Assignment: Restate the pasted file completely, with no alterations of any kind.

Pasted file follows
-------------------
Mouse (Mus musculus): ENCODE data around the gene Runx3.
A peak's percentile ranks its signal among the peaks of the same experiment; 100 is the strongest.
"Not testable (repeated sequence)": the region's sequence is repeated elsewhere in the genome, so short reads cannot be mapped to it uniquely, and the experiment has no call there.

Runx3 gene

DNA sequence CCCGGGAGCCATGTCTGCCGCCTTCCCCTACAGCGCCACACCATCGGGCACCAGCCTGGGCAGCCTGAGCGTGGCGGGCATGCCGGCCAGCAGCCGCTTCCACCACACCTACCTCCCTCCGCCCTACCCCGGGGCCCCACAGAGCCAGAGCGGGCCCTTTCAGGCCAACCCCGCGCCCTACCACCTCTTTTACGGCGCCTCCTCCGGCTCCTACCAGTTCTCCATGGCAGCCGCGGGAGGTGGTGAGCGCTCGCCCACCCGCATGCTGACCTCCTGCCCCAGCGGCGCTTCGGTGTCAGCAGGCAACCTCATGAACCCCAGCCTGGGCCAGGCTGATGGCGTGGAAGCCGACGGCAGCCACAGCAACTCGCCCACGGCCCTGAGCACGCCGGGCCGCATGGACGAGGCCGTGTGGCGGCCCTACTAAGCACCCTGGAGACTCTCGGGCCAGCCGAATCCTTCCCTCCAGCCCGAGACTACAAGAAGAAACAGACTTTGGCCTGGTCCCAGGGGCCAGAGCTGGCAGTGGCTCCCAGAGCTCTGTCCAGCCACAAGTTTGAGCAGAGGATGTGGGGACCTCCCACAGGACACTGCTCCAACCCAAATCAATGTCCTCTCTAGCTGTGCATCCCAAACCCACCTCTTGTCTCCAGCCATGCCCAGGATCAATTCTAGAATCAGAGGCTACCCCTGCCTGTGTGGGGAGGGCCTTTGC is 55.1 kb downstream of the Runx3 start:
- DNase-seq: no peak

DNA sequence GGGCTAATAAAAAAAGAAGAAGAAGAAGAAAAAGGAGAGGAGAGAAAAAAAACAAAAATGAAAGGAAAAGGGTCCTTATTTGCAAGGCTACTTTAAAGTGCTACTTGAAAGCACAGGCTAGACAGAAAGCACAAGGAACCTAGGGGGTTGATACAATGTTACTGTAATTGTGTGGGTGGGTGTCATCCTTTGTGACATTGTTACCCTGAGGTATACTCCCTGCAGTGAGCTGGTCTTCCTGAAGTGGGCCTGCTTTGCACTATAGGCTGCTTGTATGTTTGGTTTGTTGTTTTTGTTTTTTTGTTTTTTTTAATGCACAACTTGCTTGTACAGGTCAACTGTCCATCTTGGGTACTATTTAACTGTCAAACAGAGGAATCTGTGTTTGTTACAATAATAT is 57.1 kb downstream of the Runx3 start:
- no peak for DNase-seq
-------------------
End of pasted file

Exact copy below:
Mouse (Mus musculus): ENCODE data around the gene Runx3.
A peak's percentile ranks its signal among the peaks of the same experiment; 100 is the strongest.
"Not testable (repeated sequence)": the region's sequence is repeated elsewhere in the genome, so short reads cannot be mapped to it uniquely, and the experiment has no call there.

Runx3 gene

DNA sequence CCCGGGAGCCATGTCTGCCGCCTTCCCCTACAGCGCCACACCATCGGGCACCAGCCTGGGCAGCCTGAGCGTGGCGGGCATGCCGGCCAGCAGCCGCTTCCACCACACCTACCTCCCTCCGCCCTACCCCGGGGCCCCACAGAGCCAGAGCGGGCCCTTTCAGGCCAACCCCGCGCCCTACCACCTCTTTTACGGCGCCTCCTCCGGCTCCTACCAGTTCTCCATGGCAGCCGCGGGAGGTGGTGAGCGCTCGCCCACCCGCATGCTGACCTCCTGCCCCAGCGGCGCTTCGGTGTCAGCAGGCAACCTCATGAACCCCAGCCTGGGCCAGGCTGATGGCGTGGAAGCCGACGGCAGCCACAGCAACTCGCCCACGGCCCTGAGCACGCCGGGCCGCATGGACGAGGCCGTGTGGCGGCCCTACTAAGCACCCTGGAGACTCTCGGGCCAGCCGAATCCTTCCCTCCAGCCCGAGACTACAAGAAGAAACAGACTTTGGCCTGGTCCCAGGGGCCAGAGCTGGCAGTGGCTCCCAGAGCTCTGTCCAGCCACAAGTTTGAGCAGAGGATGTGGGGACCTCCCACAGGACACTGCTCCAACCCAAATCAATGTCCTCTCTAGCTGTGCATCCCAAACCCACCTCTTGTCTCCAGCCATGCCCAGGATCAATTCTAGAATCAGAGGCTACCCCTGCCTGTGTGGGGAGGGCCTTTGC is 55.1 kb downstream of the Runx3 start:
- DNase-seq: no peak

DNA sequence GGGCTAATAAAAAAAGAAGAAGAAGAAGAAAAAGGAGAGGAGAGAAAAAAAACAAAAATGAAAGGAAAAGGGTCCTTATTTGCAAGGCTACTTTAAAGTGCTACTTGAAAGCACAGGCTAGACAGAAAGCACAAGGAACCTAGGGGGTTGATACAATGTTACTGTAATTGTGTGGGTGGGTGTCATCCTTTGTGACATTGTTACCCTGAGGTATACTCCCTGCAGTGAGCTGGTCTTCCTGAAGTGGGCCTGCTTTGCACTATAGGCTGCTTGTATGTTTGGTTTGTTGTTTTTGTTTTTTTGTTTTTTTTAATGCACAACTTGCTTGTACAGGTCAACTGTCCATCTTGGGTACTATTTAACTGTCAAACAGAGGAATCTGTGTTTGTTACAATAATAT is 57.1 kb downstream of the Runx3 start:
- no peak for DNase-seq